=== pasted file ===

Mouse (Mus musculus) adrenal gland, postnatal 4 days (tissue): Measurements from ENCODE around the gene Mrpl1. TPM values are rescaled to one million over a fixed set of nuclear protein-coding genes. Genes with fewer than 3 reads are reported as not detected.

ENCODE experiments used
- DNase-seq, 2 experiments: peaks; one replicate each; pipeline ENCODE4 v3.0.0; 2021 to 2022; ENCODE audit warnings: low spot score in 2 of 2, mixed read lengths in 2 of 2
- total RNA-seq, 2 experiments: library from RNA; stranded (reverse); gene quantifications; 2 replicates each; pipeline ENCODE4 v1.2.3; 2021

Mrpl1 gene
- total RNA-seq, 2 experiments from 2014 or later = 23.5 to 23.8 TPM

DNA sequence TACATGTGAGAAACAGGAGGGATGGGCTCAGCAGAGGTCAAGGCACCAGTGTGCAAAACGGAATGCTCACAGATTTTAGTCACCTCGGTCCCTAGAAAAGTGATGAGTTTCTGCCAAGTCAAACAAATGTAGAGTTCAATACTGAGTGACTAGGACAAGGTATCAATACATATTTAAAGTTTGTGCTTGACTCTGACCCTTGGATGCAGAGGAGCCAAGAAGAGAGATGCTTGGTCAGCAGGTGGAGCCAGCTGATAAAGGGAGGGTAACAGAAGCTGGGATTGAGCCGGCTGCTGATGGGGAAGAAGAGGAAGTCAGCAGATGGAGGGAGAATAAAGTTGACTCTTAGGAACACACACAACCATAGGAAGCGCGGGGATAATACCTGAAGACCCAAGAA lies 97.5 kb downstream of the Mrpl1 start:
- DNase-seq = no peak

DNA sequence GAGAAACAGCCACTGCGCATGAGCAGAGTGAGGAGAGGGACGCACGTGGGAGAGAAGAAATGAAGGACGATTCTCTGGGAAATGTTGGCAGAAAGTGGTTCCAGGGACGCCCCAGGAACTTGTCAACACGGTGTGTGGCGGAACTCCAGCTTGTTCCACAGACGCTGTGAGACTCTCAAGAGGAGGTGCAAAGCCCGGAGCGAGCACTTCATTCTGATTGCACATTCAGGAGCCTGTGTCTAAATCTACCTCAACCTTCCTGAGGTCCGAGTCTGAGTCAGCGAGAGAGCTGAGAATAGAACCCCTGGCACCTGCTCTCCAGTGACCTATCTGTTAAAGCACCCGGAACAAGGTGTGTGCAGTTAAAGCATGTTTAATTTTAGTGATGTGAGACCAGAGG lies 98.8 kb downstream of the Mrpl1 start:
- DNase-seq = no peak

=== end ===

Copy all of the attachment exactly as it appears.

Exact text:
Mouse (Mus musculus) adrenal gland, postnatal 4 days (tissue): Measurements from ENCODE around the gene Mrpl1. TPM values are rescaled to one million over a fixed set of nuclear protein-coding genes. Genes with fewer than 3 reads are reported as not detected.

ENCODE experiments used
- DNase-seq, 2 experiments: peaks; one replicate each; pipeline ENCODE4 v3.0.0; 2021 to 2022; ENCODE audit warnings: low spot score in 2 of 2, mixed read lengths in 2 of 2
- total RNA-seq, 2 experiments: library from RNA; stranded (reverse); gene quantifications; 2 replicates each; pipeline ENCODE4 v1.2.3; 2021

Mrpl1 gene
- total RNA-seq, 2 experiments from 2014 or later = 23.5 to 23.8 TPM

DNA sequence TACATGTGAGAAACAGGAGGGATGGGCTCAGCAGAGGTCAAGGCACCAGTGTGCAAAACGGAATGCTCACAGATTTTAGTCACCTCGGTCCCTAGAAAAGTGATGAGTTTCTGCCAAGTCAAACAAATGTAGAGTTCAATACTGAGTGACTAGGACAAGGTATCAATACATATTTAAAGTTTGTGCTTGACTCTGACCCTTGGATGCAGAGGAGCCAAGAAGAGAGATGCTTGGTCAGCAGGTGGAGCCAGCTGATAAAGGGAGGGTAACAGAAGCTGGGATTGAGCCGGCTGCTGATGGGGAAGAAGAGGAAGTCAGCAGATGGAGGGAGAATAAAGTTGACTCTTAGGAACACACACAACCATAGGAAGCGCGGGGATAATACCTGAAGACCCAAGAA lies 97.5 kb downstream of the Mrpl1 start:
- DNase-seq = no peak

DNA sequence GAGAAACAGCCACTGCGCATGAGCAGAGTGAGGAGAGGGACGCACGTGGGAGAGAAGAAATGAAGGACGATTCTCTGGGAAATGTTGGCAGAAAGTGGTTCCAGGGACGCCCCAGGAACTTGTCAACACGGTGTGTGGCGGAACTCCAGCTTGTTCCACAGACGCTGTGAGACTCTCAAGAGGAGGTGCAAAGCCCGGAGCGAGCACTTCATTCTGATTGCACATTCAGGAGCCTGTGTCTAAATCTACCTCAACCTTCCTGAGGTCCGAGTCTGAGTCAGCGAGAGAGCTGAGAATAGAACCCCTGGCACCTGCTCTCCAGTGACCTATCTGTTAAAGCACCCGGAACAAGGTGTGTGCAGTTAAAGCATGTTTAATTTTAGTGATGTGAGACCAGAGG lies 98.8 kb downstream of the Mrpl1 start:
- DNase-seq = no peak